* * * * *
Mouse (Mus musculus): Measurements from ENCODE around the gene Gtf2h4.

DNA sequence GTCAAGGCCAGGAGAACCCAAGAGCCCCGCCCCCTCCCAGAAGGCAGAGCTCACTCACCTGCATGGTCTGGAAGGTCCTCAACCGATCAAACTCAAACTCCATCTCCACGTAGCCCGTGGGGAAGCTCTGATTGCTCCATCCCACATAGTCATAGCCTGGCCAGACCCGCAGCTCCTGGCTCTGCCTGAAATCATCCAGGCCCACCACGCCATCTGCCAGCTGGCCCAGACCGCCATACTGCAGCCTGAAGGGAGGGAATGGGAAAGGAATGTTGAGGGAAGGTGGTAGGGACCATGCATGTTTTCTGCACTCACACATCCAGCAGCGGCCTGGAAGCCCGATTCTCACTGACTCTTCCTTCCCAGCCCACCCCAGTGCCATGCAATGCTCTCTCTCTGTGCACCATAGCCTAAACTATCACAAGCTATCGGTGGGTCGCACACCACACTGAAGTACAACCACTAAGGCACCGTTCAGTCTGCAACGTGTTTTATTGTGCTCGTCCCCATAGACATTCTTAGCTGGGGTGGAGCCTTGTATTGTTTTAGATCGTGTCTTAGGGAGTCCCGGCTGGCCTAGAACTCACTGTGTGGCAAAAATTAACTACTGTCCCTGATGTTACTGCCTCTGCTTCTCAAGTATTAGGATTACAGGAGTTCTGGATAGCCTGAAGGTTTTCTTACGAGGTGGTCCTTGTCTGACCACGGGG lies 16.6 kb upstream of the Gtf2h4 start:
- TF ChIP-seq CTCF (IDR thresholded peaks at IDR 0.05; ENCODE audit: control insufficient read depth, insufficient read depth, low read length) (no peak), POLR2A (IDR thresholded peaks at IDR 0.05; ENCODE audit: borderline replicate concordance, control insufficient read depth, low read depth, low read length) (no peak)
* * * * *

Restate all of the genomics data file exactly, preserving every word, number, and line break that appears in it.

Mouse (Mus musculus): Measurements from ENCODE around the gene Gtf2h4.

DNA sequence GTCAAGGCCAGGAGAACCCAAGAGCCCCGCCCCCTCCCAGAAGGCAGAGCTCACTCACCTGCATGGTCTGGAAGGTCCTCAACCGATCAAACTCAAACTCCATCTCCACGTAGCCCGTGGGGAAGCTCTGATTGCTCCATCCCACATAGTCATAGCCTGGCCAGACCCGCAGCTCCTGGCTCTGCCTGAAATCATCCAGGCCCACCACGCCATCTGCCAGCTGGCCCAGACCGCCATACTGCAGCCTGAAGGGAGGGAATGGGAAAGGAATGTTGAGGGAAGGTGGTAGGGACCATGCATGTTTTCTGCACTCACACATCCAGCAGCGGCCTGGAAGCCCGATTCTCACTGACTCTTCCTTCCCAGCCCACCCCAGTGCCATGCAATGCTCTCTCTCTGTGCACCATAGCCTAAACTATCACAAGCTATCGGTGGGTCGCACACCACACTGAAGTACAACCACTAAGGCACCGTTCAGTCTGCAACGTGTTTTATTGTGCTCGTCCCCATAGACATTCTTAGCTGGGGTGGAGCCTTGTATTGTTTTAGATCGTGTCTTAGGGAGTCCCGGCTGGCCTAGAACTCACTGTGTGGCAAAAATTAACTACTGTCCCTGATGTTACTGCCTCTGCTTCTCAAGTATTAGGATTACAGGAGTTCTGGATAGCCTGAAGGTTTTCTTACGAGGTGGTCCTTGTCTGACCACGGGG lies 16.6 kb upstream of the Gtf2h4 start:
- TF ChIP-seq CTCF (IDR thresholded peaks at IDR 0.05; ENCODE audit: control insufficient read depth, insufficient read depth, low read length) (no peak), POLR2A (IDR thresholded peaks at IDR 0.05; ENCODE audit: borderline replicate concordance, control insufficient read depth, low read depth, low read length) (no peak)